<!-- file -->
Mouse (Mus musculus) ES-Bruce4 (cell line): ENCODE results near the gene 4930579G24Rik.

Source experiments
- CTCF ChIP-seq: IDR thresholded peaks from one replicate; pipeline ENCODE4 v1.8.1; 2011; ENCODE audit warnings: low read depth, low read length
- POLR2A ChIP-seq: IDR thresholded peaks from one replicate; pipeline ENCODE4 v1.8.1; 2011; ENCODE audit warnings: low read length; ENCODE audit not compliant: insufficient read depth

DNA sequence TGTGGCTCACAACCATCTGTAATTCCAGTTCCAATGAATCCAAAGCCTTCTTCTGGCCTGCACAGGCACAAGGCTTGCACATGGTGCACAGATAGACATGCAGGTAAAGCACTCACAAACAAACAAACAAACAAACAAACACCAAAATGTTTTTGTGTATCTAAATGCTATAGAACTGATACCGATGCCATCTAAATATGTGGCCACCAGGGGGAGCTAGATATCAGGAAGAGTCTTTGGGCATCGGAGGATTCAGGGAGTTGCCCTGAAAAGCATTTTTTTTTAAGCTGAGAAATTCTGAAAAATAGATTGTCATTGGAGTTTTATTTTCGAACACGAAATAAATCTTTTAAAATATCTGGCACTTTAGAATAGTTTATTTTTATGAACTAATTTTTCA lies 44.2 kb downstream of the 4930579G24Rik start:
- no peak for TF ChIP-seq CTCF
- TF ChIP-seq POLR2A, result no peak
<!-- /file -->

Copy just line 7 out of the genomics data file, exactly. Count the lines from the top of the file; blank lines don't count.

- TF ChIP-seq POLR2A, result no peak